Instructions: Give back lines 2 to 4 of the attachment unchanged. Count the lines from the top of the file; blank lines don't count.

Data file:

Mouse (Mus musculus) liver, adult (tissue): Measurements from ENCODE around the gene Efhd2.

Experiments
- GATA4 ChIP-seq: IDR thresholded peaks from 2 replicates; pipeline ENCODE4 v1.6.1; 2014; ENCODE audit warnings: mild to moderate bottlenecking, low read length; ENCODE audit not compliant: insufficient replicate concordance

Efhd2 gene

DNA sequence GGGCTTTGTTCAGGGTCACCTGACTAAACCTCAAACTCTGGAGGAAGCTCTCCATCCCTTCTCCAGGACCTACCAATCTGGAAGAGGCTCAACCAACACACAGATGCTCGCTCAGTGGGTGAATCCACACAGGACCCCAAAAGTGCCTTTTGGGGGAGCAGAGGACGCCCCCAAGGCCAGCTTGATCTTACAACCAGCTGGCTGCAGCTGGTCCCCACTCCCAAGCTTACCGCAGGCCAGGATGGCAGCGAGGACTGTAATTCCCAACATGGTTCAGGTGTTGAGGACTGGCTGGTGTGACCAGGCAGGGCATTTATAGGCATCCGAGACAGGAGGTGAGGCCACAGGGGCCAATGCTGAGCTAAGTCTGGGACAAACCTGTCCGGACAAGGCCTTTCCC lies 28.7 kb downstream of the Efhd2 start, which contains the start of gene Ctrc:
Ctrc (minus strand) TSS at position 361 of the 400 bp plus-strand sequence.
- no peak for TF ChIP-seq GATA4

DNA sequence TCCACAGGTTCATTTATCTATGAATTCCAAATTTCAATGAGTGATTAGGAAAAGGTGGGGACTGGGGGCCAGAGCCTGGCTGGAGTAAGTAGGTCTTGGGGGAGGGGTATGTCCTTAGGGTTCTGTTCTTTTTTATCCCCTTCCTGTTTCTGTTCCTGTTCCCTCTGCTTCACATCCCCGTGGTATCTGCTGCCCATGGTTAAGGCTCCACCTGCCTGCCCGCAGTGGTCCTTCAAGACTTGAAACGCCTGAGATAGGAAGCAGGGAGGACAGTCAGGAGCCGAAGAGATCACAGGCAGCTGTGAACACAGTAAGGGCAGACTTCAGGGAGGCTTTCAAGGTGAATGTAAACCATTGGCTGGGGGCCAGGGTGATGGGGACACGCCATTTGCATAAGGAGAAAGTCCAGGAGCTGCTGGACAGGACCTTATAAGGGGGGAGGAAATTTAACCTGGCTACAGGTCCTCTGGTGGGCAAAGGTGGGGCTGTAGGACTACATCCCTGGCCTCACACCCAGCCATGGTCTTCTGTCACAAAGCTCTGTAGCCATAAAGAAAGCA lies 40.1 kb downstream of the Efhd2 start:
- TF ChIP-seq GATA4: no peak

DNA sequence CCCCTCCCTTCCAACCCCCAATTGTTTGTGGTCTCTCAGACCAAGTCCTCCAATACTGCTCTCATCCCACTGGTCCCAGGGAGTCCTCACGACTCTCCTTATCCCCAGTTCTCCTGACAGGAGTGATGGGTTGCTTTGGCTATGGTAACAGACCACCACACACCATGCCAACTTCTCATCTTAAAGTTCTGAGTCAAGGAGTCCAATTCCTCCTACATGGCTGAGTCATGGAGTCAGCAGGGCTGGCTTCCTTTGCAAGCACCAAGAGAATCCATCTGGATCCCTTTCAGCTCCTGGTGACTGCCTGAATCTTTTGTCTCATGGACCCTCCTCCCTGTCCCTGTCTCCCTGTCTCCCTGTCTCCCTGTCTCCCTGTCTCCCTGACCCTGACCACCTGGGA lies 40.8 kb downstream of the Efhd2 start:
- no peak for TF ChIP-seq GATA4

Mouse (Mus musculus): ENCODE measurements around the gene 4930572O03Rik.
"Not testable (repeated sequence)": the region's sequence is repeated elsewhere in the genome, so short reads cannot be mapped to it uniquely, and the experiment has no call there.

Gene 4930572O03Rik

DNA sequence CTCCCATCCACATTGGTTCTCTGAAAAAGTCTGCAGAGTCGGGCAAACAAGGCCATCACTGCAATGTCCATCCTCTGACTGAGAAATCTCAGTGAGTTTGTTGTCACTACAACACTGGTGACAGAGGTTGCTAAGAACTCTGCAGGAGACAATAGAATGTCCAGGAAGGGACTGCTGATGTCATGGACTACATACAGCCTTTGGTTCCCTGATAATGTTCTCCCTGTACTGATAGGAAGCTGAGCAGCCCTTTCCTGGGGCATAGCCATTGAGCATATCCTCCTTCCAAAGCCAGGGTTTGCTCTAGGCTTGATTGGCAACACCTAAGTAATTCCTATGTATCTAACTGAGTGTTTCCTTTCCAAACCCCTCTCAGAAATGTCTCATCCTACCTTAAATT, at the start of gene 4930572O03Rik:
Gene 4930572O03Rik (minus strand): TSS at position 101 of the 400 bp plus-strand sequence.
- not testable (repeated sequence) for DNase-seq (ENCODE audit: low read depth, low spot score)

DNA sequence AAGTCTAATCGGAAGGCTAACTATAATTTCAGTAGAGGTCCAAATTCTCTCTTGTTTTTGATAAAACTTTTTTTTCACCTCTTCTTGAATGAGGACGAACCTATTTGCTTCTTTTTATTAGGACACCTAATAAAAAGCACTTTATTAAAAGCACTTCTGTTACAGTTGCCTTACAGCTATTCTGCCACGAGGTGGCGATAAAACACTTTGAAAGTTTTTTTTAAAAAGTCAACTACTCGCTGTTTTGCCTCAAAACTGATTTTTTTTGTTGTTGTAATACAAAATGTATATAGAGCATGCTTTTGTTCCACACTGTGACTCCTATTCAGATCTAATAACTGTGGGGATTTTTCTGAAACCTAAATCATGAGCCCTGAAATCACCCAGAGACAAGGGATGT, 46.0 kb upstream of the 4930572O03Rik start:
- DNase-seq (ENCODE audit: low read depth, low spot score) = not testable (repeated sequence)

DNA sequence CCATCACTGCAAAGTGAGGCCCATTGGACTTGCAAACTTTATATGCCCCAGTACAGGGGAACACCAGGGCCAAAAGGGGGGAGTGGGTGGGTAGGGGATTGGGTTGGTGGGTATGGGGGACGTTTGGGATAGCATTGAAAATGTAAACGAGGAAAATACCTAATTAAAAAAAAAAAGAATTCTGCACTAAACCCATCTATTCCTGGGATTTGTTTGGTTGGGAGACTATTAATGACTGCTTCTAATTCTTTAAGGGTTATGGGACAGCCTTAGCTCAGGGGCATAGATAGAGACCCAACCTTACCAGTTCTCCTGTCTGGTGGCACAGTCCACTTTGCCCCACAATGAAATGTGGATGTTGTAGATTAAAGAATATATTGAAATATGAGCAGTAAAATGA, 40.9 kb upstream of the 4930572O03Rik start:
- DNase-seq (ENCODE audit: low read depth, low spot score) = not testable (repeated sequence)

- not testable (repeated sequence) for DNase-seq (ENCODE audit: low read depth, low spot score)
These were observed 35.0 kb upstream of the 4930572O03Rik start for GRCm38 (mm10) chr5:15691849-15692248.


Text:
Experiments
- GATA4 ChIP-seq: IDR thresholded peaks from 2 replicates; pipeline ENCODE4 v1.6.1; 2014; ENCODE audit warnings: mild to moderate bottlenecking, low read length; ENCODE audit not compliant: insufficient replicate concordance

Efhd2 gene